Recently my daughter and I went on a vacation. She is suffering from anxiety and depression and PTSD and finds it hard to be in different situations. Especially when we leave the house and have to leave her dogs behind.
The fact that HC is a beautiful 26-year old who from the first glance looks “so normal” it has been hard for us to be in these situations when she has problems with her PTSD. Here is our journey.
Where to go…we have found that going places more local usually play out better but for some reason this year HC decided she wanted to try Florida. We live about a 20-hour drive from there so it was decided we were going to fly. I think she must have been in “a good place” the day we decided to go to Florida and check out Universal Studios.
The issues that we normally try to avoid were all going to be staring us in the face. Large crowds, long lines, unexpected noises, uncertainty, etc. At this point my anxiety is creeping up the scale.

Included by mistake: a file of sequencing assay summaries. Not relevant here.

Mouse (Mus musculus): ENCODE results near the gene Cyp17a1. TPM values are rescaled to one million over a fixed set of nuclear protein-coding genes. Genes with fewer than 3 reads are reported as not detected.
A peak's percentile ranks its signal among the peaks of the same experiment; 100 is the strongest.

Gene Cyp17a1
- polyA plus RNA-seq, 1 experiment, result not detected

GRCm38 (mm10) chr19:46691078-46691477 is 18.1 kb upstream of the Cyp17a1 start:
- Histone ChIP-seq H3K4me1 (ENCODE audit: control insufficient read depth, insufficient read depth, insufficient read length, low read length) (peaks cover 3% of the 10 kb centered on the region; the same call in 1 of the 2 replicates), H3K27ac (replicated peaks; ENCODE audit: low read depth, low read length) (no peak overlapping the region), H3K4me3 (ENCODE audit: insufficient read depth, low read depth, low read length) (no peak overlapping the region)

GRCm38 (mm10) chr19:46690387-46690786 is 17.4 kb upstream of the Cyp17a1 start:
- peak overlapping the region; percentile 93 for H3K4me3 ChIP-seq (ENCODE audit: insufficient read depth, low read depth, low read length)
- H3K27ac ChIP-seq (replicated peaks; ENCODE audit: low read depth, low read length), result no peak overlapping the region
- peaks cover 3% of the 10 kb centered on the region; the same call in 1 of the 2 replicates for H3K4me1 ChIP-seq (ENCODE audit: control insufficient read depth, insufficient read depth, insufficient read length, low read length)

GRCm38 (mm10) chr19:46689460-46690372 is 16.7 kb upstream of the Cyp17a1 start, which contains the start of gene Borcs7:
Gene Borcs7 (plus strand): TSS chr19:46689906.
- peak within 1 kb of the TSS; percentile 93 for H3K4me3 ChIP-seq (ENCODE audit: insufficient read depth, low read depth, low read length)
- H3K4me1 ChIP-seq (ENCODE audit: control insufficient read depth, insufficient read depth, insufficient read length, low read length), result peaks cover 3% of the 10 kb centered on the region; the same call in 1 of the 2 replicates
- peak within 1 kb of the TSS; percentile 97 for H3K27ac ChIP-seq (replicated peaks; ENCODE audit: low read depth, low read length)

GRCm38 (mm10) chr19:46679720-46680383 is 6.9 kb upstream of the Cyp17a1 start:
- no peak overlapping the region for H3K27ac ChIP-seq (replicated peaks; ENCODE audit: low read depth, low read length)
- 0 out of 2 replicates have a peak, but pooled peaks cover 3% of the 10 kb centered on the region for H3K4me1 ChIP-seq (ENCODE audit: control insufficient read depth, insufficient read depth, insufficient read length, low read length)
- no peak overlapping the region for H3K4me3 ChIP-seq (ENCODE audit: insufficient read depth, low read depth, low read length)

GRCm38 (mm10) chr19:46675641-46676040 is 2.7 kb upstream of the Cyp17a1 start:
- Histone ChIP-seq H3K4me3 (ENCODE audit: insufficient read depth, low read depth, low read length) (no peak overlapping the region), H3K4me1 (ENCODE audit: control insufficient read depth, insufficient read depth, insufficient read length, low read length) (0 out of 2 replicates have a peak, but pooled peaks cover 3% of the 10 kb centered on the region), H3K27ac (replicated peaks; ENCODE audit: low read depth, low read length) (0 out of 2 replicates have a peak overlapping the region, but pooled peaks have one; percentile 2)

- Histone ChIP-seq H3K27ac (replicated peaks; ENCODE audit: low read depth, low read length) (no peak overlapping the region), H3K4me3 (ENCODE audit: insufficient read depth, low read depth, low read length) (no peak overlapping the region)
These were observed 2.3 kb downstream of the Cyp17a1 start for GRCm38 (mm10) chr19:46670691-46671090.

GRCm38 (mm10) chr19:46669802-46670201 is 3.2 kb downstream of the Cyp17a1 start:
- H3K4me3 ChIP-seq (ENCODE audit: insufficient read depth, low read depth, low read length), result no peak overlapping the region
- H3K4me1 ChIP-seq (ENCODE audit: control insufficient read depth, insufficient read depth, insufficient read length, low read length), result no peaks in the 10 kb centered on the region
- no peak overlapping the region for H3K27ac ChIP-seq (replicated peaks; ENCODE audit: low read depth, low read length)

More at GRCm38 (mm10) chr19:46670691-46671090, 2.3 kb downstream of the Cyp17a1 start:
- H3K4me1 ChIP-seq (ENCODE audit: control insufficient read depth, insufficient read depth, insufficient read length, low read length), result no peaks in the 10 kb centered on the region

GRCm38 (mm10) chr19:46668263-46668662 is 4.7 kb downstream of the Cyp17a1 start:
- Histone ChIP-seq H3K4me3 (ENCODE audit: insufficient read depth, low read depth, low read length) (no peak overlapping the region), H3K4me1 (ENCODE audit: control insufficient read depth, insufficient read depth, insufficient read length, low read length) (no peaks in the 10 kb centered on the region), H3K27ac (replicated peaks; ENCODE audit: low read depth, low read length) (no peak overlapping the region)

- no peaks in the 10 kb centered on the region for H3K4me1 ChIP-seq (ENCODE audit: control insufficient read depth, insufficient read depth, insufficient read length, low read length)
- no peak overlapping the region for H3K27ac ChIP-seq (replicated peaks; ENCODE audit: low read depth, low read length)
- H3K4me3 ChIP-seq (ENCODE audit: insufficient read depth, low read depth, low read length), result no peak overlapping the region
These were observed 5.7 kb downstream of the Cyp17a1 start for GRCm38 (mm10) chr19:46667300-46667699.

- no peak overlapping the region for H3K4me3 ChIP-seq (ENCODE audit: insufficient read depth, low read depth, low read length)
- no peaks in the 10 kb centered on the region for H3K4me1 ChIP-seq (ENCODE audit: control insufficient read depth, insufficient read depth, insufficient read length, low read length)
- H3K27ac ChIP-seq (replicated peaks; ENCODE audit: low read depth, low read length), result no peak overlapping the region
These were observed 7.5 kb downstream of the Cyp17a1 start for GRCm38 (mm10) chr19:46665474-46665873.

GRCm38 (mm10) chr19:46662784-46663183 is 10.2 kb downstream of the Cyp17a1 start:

We were so hyper-vigilant in picking flight times (we find later is less crowded) and made sure we checked in early and had all our ducks in a row. Until we didn’t Apparently there is no way to know if one is flying on an HONOR FLIGHT containing 24 WWII Veterans and their families and volunteers. So here we are thinking we are about to load the plane and here comes 24 wheelchairs and 24 Veterans and about 50 others who get to board before they even start loading everyone else.
We are both HUGE fans of honoring our Veterans. HCs grandfather is a Navy Veteran and it was so awesome to see the parade of Veterans go by and the respect they were given but as the time passed HCs anxiety was hitting a place where she was starting to struggle.